to a bite or head butt, both of which can be nasty.

By this time, Pete, Ray and Anna had come over, as well as swimmers from
another boat, and Pete got in the water as well. I had to share the
attention of our little friend.

The mother, in the mean time, was casually swimming around possibly eating
something from the sea floor. She was keeping a watchful eye, but it was as
though she had taken the calf to the boats to entertain the calf, like a
play date with the cruisers.

We found out later that the dolphin had been coming to Georgetown for years,
and would have a calf about every other year. Someone mentioned the name the
cruisers had given her, but I cannot recall it right now.

Very cool.


Where did they go?

I just got out of the Vee berth, somehow the door got stuck, and everyone
was gone...

It was very strange...I woke up with a knot on my head in the vee berth.
There was a party going on outside, but I was not able to get out.

This morning, the party was over and everyone was gone...weird.

We are rid of him for now.

We are rid of him for now.

It was a long time coming, but after two days of servitude under Capt
Walnut, we couldn't take it anymore. He had us doing things like cooking,
washing dishes, hoisting the anchor, dropping the anchor, hoisting the
anchor again, coiling ropes in figure eight patterns, carrying water tanks,
pulling on ropes, mopping the deck, pumping waste, and the list goes on and

The 5 of us decided that the best way to enjoy our visit was to not visit at
all. We have forced Capt Walnut into the forward cabin, and provided him
with a gallon of water and a stale loaf of Bahama bread. We figure that
will provide sustenance for the remainder of our trip. In the mean time, it
is one big party out here in the main cabin. We are eating all the steaks
and fresh vegetables, listening to Reggie music, and just plain leaving a
mess in the galley (and everywhere else for that matter).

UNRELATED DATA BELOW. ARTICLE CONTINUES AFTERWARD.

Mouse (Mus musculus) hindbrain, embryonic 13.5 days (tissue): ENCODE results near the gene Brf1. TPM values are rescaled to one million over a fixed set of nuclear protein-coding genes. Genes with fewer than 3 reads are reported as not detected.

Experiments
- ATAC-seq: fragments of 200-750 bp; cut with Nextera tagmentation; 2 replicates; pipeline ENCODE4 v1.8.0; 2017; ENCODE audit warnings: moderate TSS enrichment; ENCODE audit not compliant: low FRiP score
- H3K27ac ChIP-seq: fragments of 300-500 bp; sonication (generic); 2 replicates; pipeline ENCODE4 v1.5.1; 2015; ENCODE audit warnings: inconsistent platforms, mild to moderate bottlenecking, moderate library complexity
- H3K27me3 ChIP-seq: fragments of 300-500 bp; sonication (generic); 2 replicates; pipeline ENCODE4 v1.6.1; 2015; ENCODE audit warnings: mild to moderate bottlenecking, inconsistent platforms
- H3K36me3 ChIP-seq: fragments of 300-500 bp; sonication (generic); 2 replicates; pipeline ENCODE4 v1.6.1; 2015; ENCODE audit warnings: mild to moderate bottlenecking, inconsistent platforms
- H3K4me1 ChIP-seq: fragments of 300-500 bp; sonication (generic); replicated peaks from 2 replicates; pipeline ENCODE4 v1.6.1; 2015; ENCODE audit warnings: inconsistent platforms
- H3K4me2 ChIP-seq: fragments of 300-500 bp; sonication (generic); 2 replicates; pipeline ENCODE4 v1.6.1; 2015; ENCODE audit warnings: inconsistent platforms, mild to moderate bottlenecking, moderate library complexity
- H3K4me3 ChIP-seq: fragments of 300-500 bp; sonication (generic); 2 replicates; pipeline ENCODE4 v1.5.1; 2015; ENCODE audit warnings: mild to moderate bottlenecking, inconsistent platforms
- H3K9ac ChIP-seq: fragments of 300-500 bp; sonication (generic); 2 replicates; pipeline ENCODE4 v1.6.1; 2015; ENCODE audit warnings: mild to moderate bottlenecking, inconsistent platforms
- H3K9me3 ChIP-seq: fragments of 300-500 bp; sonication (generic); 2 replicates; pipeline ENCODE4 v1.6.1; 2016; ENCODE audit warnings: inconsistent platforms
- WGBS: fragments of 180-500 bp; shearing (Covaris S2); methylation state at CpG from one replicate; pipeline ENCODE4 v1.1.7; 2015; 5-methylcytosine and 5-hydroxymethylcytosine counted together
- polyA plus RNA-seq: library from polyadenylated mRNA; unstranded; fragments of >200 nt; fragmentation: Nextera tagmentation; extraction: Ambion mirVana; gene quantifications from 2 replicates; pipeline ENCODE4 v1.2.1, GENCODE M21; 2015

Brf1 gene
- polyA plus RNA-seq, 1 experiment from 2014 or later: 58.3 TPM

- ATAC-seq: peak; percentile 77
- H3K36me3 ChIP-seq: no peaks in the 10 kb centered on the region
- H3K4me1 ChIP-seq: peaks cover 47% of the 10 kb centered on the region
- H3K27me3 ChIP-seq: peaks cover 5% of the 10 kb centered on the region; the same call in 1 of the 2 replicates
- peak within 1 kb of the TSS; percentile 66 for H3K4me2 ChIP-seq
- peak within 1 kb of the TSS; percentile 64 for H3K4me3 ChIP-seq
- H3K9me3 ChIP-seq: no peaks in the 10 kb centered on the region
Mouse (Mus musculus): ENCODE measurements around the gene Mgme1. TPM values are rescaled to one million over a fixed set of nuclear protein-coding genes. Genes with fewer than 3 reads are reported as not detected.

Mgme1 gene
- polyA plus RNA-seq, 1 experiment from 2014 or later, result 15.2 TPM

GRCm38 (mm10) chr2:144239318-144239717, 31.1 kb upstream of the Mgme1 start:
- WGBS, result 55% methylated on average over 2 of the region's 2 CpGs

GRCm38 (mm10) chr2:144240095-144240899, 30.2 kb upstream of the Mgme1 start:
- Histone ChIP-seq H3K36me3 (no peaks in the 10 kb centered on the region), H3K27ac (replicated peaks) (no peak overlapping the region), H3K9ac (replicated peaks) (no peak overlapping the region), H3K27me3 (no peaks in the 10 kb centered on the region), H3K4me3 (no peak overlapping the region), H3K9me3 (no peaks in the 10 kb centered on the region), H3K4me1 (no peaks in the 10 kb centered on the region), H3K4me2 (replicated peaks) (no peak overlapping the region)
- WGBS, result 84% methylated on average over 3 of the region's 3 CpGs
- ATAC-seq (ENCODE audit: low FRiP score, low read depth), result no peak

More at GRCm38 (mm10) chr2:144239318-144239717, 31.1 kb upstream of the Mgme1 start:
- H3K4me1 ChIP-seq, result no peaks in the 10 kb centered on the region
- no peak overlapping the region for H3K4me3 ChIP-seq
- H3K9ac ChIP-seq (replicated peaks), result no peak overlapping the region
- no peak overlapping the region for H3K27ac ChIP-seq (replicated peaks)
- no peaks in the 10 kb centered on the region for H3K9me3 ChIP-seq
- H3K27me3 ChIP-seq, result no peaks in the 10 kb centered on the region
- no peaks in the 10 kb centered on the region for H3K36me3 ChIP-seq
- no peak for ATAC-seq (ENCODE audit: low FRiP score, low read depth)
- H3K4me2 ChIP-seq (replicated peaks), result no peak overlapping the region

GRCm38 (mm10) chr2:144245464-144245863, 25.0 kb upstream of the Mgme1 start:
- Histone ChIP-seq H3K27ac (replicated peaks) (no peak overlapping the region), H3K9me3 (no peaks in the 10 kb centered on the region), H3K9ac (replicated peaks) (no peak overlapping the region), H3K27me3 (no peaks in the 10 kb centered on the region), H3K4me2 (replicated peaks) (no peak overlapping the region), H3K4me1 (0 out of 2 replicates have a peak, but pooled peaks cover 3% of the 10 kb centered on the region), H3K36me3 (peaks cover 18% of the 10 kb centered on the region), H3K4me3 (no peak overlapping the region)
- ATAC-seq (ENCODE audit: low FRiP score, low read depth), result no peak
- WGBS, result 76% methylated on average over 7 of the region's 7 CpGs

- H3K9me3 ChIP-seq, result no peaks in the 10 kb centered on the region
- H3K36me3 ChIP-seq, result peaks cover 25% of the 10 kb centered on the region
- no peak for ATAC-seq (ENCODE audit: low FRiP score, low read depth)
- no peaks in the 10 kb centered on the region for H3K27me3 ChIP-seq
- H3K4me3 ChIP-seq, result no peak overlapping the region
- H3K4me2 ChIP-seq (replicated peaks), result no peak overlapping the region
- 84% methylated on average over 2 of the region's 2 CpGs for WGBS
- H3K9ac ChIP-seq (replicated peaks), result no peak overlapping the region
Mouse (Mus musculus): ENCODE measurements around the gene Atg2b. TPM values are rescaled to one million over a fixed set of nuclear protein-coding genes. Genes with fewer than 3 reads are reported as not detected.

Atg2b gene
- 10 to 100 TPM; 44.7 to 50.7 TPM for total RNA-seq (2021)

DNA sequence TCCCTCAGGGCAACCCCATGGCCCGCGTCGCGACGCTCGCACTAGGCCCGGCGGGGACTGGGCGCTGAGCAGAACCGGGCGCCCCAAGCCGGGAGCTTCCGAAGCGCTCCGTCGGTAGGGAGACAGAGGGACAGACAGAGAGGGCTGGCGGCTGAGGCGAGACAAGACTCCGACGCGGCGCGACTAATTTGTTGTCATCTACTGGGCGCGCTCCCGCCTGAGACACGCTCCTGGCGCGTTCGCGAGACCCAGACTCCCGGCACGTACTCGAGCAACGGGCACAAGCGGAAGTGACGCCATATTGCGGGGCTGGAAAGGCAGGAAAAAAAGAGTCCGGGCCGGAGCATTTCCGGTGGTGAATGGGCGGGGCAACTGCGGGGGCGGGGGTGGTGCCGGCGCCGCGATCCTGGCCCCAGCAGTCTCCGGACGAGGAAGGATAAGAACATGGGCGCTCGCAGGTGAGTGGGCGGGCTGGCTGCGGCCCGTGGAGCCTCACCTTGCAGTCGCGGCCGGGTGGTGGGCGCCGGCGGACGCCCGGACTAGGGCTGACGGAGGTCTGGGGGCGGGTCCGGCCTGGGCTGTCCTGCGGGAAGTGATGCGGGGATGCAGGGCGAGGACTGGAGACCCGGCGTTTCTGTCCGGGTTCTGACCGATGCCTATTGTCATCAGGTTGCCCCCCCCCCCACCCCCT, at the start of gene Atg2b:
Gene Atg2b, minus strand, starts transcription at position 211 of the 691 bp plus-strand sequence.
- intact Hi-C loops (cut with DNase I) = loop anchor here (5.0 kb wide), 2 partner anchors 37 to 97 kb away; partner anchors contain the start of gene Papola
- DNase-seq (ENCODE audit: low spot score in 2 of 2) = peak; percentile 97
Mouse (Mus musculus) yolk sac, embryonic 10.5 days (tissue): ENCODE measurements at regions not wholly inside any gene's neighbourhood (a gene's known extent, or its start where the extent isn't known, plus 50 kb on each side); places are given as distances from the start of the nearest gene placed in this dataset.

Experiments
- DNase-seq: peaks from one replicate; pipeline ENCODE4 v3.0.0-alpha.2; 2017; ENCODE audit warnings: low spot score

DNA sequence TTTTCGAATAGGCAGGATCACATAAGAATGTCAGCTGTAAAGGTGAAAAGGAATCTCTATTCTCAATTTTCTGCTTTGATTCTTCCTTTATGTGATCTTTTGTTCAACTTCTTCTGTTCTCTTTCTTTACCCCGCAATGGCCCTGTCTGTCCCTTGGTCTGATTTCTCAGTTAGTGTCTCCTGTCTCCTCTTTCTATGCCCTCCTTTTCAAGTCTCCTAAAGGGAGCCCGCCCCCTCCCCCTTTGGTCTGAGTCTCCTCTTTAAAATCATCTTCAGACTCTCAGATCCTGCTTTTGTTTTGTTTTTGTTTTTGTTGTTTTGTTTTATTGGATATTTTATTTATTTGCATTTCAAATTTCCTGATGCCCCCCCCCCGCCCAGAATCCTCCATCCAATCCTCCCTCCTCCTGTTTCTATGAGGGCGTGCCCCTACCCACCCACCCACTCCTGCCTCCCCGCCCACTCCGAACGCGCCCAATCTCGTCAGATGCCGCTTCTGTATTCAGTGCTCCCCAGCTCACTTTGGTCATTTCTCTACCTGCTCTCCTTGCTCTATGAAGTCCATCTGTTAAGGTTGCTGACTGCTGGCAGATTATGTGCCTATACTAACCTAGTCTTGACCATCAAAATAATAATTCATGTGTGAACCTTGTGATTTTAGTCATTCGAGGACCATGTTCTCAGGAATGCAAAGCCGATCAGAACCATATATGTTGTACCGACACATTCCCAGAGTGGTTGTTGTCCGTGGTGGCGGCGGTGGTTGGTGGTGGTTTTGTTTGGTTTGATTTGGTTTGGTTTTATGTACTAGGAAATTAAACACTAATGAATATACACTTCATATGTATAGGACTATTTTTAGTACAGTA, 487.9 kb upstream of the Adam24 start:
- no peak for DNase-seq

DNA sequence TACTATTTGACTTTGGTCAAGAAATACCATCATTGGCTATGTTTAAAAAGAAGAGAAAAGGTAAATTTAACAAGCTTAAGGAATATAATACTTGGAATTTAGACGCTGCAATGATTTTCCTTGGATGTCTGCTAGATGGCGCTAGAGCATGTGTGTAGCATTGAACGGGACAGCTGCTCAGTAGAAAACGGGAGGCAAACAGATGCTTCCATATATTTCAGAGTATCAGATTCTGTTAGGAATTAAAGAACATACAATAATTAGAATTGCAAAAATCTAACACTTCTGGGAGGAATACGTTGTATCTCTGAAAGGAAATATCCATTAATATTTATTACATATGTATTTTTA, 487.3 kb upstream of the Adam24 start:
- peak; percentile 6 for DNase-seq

Walter is banging on the door, but the thumping goes surprisingly well with
the Reggie music, so it really doesn't bother us. The mutiny party will go
on until we have to leave tomorrow. We are hoping that it won't be too long
after we are gone that Walt figures out there is no lock on the door, but
just incase, we will watch for how long it takes for his next email.

Back to the party,
Ray, Pete, Nat, Kimmie and Anna

Tuesday, April 7, 2009

Family arrived

Around 11:30 the VHF crackled with the call from someone hailing Madness.

"Station hailing Madness, please switch and answer channel seven
one over"


"Madness, Madness, Madness, this is Cessna niner seven one eight zulu, we
are about 2 miles north east of the rendezvous point, and approaching at 100
kts, please light us up as we fly by"

It was Ray, flying in from south Fla, with Natalie, Kimmie, Anna, and Pete.
They were able to locate me with the help of the flashlight, take some
pictures, then move on to the airport, and clear customs.

We met at the rendezvous point, the bar at the Peace and Plenty hotel home
of Doc Lerman, the best bartender in the Bahamas, were they had taken a room
for the first night. We all enjoyed showers in water that we did not have to
carry, and hung out for a while allowing for the travelers to rest.

Around 16:00 we headed out in Madness for a trip to a nearby reef for a